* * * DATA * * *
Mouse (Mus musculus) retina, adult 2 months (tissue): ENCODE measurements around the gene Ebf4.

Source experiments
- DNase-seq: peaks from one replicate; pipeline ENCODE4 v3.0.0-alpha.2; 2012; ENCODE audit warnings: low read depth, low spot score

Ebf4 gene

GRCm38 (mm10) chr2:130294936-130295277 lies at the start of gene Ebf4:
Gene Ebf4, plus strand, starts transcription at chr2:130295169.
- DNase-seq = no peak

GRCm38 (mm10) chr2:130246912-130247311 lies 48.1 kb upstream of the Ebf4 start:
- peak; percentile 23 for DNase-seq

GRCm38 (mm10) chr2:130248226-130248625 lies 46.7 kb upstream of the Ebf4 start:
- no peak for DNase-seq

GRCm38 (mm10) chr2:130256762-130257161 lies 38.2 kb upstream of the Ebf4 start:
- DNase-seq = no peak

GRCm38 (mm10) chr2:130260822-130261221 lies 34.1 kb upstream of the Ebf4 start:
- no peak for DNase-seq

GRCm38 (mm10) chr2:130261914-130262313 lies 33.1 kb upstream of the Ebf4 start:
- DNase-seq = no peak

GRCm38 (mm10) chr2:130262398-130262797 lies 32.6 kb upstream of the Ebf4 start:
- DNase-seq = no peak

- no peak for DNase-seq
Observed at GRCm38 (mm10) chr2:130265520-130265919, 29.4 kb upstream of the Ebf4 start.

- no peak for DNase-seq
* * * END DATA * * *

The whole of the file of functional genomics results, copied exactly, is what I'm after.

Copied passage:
Mouse (Mus musculus) retina, adult 2 months (tissue): ENCODE measurements around the gene Ebf4.

Source experiments
- DNase-seq: peaks from one replicate; pipeline ENCODE4 v3.0.0-alpha.2; 2012; ENCODE audit warnings: low read depth, low spot score

Ebf4 gene

GRCm38 (mm10) chr2:130294936-130295277 lies at the start of gene Ebf4:
Gene Ebf4, plus strand, starts transcription at chr2:130295169.
- DNase-seq = no peak

GRCm38 (mm10) chr2:130246912-130247311 lies 48.1 kb upstream of the Ebf4 start:
- peak; percentile 23 for DNase-seq

GRCm38 (mm10) chr2:130248226-130248625 lies 46.7 kb upstream of the Ebf4 start:
- no peak for DNase-seq

GRCm38 (mm10) chr2:130256762-130257161 lies 38.2 kb upstream of the Ebf4 start:
- DNase-seq = no peak

GRCm38 (mm10) chr2:130260822-130261221 lies 34.1 kb upstream of the Ebf4 start:
- no peak for DNase-seq

GRCm38 (mm10) chr2:130261914-130262313 lies 33.1 kb upstream of the Ebf4 start:
- DNase-seq = no peak

GRCm38 (mm10) chr2:130262398-130262797 lies 32.6 kb upstream of the Ebf4 start:
- DNase-seq = no peak

- no peak for DNase-seq
Observed at GRCm38 (mm10) chr2:130265520-130265919, 29.4 kb upstream of the Ebf4 start.

- no peak for DNase-seq